Human psychology. What is it about human psychology that has hindered greater action on climate change, and what is it about human psychology that can be tapped to create much greater action? What can be done to create an environment in which people will actively contribute ideas?

In keeping with Deming’s ideas, the following are critical for management to achieve quality outcomes, and they are even more critical to creating a sustainable economy:

Transformational change. There is a need for organizations to transform to meet the needs of 21st-century business. Deming’s System of Profound Knowledge can be used to bring about organizational transformation.

Disruptive leadership. The transformation cannot happen without disruption and without leadership. Few business leaders in the 20th century represented the level of disruptive leadership to the global economy as did Deming.

Theory and knowledge. All new knowledge comes from theory. The importance of this in solving the strategic problems of the 21st century is critical in knowing what the problems are and what we do to solve them.

Importance of “aim” and “alignment” in system function. Defining the aim and creating alignment around it are essential to bringing about effective system function. The more interdependent the system, the more important aim and alignment are; the biosphere is the most interdependent system of all.

Financial reporting. The role of short-term financial reporting requirements is having a huge effect on our ability to address climate change and sustainability. Can businesses address a problem with such long-term consequences as sustainability when pressured to hit short-term financial targets? Deming showed how businesses with a broader view can be hugely successful financially. Today such companies as Interface Carpet, SC Johnson, and Novelis Aluminum are opening new markets and expanding their business by using sustainability as an organizing principle.

Below is a short list of how Deming’s ideas, as framed through The System of Profound Knowledge, contrast with how business is typically conducted:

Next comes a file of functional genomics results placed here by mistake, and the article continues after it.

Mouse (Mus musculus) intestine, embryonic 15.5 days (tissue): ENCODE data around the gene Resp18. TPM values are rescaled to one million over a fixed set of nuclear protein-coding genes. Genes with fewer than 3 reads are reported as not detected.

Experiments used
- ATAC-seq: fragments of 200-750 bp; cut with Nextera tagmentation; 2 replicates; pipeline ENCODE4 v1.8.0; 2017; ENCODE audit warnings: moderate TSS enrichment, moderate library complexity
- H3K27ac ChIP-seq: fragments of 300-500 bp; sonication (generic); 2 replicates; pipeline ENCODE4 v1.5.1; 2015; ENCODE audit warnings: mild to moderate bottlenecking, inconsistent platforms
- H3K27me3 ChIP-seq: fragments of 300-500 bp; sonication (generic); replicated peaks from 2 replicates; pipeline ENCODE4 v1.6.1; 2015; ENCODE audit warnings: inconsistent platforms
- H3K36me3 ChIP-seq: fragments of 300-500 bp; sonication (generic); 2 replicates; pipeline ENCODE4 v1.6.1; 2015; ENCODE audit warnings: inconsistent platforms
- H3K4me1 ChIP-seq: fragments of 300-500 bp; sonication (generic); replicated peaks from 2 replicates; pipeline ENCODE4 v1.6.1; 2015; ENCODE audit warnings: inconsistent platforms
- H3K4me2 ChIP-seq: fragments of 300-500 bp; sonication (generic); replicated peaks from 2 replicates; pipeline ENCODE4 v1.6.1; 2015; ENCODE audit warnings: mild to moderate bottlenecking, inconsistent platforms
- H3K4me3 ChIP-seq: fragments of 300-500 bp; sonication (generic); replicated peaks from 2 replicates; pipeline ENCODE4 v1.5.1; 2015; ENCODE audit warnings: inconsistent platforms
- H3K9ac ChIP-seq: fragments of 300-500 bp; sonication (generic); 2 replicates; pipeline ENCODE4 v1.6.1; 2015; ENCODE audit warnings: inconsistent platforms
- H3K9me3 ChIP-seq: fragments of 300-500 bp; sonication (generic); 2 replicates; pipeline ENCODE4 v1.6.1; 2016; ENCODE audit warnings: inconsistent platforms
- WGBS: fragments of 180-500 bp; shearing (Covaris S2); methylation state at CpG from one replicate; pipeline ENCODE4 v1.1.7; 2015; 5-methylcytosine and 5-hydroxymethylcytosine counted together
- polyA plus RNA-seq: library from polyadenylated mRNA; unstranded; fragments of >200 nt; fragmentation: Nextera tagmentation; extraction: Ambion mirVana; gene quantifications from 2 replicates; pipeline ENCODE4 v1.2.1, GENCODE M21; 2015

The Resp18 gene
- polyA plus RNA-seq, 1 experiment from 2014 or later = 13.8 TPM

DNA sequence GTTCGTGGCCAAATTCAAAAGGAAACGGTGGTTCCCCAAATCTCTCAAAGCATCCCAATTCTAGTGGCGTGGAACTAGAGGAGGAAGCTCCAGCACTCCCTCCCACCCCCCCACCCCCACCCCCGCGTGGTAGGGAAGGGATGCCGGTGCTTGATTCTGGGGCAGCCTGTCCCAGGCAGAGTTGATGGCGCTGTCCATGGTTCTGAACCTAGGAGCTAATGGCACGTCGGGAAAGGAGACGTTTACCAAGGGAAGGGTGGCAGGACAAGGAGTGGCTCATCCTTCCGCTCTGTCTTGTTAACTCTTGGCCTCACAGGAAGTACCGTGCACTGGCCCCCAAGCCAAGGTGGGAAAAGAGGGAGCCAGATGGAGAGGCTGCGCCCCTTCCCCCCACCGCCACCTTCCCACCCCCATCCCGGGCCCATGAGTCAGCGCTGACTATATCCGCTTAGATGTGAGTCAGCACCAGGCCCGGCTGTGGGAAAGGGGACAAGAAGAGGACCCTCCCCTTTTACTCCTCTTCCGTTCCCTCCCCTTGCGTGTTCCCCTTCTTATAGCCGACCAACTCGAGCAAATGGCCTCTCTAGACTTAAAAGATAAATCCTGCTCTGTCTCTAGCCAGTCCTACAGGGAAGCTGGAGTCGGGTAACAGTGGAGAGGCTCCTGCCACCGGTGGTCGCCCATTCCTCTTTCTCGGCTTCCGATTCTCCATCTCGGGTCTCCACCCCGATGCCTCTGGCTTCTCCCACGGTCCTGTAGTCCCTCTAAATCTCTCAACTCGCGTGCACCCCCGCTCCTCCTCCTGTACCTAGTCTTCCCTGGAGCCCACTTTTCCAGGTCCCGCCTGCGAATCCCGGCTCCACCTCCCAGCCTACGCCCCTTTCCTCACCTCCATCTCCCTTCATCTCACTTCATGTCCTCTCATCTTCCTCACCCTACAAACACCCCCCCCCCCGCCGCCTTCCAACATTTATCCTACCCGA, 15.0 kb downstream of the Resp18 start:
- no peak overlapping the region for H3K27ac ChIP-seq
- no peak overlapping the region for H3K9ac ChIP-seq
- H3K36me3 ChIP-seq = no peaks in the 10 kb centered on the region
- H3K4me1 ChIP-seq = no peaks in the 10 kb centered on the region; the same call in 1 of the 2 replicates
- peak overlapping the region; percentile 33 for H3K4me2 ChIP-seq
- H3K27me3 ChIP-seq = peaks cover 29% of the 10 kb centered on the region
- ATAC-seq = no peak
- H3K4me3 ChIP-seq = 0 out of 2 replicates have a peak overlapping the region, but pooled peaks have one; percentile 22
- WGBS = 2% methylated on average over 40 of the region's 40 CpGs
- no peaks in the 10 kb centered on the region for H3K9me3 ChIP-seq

Business as usual

Business guided by profound knowledge

Profit as aim

Profit as outcome

Managing externalities

Understanding feedback loops

Sustainability as fad

Sustainability as an organizing principle

Climate change as a problem

Climate change as a symptom

Carbon markets—asset class

Carbon markets—new alignment


There is a need today for a change in how we look at business, industrialization, and the planet. Appreciation for a system, knowledge of variation, theory of knowledge, and human psychology all play important, indeed essential, roles in this change.

Discuss

About The Author

Andrew McKeon’s picture

Andrew McKeon

Andrew McKeon is the director of operations for the Markit Environmental Registry, a UK-based information service provider enabling transparency in capital markets. His background is in engineering at Bell Labs, in finance at Goldman Sachs and Deutsche Bank, in consulting on corporate sustainability strategies, and he is a published author and speaker. McKeon has built a network of business, academic, NGO and government leaders to support sustainability initiatives. He planned, funded,  and executed an international conference series on business strategies for a sustainable global economy. He served five years on the TransitCenter board  dedicated to sustainable transportation.

Comments

Systems, Local and Global

Dear Mr. McKeon,

I thoroughly enjoyed your post and appreciate the connection you drew between Dr. Deming's System of Profound Knowledge and global sustainability. I hope that many will read your post and reflect on it to understand the message and its implications.

As an aside, in my journey to think in terms of systems, I discovered that the systems I thought about were often limited by the scale at which I think. More often than not that scale is local and immediate. But, awareness of super-systems has broadened my horizon and led to greater appreciation of their dynamics.

Best regards,

Shrikant Kalegaonkar (Twitter: @shrikale; LinkedIn: shrikale)